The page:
“We’ve got to be careful how we approach the situation,” Toro said.

He recommended that complaints be lodged with 311, which would provide “a paper trail. It’s a way for us to refer to something.”

Andrew Ronan, the chief of staff for Councilman Danny Dromm (D-Jackson Heights), reminded 311 callers to get a complaint number and welcomed them to contact his office for follow-up. He also suggested the formation of a block association for the street.

A representative for state Sen. Jose Peralta (D-Jackson Heights) and a Community Board 3 member also attended the meeting.

Welcome to the discussion.

2 comments:

  • residentlady posted at 7:44 am on Wed, Oct 2, 2013.

    residentlady Posts: 1

    I have been a long time resident 73rd street near 37th avenue, and for a long time the is block was congested, dirty and full of traffic noise. Since the DOT changed the direction of traffic on the block, moving the bus to 75th street and also limiting the turning rules on the corner of 73rd street and Broadway the traffic flow and noise has been substantially cut down, I would guess by 70% fro what it used to be. This is a huge improvement for us. another great change is the new pedestrian area on Broadway between 73st and 74st. This has been so helpful in taking the foot traffic and loitering that was on our block and given people another place to congregate that does not effect out block anymore.

    As a woman, I now feel safer then ever walking from the train home and shopping in the area. I feel my block has seen a significant improvement over the past two years alone. And with new plans such as the 82nd street council's proposal for "Jackson Heights/Corona BID" the neighborhood is on its way to even better things. I love the diversity in Jackson Heights and I think the people who live here and complain about foot traffic or food venders, need to rethink why they chose to live here. If they want peace and tranquility, they should move to a more suburban place....because aside from being close to it all, Jackson Heights is full of life.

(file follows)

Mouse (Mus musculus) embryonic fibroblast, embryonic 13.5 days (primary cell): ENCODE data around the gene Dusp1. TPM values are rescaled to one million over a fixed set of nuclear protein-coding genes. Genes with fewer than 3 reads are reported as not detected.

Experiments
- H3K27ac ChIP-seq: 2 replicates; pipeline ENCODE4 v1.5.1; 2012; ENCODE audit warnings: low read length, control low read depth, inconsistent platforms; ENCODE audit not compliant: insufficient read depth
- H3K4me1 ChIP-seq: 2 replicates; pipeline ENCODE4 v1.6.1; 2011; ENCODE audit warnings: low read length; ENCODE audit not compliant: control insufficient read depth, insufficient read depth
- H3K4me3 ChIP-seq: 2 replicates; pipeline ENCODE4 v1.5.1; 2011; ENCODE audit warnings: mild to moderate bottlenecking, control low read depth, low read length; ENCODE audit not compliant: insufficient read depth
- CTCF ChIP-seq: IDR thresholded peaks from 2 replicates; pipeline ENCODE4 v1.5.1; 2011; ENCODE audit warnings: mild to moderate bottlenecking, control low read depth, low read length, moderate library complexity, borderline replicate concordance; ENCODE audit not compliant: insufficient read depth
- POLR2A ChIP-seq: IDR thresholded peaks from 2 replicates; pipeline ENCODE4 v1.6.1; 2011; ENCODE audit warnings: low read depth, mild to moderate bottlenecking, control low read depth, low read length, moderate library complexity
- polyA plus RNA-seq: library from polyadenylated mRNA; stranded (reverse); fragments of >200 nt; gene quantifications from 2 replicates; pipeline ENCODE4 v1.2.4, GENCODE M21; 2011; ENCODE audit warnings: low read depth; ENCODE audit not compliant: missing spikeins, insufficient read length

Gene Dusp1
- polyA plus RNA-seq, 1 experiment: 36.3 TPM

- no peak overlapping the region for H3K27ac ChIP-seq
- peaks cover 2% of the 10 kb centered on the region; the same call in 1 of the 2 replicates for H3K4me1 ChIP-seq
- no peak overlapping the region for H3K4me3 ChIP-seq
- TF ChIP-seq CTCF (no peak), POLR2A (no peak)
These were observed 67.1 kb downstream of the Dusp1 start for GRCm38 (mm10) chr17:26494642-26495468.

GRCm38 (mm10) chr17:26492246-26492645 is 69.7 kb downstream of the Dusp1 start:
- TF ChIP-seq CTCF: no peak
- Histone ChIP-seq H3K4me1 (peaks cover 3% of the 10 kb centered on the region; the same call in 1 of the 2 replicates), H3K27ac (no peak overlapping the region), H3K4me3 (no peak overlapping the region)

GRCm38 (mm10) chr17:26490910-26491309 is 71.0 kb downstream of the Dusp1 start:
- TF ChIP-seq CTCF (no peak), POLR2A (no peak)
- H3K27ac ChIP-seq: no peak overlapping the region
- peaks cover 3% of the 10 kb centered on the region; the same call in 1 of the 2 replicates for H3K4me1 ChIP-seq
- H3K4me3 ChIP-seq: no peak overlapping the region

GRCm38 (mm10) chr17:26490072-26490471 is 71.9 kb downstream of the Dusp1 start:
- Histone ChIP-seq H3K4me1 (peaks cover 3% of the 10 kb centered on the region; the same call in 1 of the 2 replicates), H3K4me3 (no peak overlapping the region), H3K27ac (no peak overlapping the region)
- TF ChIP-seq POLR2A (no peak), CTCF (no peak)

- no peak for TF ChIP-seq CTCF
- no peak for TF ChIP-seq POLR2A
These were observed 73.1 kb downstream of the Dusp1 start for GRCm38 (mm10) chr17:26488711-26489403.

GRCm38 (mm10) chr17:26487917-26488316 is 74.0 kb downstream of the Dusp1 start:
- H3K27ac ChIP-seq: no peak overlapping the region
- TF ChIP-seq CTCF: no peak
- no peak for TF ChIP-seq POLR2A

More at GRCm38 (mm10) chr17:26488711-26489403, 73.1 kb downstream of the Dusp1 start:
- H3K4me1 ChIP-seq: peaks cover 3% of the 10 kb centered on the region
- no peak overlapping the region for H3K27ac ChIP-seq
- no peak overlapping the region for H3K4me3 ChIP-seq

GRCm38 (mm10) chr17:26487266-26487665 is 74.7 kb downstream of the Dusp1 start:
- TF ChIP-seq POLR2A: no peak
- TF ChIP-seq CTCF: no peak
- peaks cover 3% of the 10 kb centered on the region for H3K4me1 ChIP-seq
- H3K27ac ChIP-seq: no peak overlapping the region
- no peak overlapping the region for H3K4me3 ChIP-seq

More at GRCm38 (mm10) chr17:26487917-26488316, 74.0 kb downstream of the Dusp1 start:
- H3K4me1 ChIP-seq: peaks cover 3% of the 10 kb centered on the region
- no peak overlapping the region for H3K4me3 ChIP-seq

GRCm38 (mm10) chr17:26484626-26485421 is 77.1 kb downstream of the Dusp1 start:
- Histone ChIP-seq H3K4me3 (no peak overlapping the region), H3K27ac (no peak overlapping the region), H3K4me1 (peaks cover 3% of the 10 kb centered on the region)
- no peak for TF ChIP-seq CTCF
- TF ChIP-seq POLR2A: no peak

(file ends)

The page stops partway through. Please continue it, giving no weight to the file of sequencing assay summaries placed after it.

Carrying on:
• JH Resident posted at 5:26 pm on Thu, Aug 25, 2011.

    JH Resident Posts: 0

    I live down the other end of the neighborhood on 37th Avenue. Like the people in this article, my husband and I came to JH to buy an apartment we expected to live in for years and years, enticed by the shiney catch-phrases like "vibrant" and "diverse". Unfortunately, all the promises of JH are overshadowed by the rampant impunity of a population that cares not about existing laws governing fabric of life issues. I don't even like to go outside my apartment on the weekends because of the assault of noise, garbage and other uncivil (and very often) illegal behavior. As I walk down the street of a historic district, I wonder why store owners and other vendors get away with blocking sidewalks with merchandise and blasting music from storefronts and carts. I've seen people drop garbage in the street as they walk along, and I wonder why, if the trash can is full, what stops them from carrying it home to properly dispose of it. And I wonder why, how this historic neighborhood (the same one my own mother grew up in) has descended to the level of a grimey third world city. I applaud the homeowners of Sheila Terrace for not taking it any more!!!